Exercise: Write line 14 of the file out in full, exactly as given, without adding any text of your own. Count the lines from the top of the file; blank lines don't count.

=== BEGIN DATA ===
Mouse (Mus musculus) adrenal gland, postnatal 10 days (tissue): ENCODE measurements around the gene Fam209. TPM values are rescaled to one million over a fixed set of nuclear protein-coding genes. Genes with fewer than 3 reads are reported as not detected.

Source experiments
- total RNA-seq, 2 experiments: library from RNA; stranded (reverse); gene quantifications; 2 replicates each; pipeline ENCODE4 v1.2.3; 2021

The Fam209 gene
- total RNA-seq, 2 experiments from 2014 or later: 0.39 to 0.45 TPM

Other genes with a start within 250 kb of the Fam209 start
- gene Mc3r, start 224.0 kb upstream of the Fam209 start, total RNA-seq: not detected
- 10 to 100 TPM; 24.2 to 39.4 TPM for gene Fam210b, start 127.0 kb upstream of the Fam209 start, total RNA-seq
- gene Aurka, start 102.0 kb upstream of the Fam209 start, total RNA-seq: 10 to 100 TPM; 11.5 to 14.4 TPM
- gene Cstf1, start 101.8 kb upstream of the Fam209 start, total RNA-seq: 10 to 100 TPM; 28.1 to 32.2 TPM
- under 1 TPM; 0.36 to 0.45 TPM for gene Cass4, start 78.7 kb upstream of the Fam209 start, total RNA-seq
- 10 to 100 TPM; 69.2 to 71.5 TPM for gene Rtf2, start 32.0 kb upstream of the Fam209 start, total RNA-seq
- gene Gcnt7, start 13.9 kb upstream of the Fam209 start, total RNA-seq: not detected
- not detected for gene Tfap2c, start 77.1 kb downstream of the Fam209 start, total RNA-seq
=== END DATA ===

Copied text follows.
- not detected for gene Tfap2c, start 77.1 kb downstream of the Fam209 start, total RNA-seq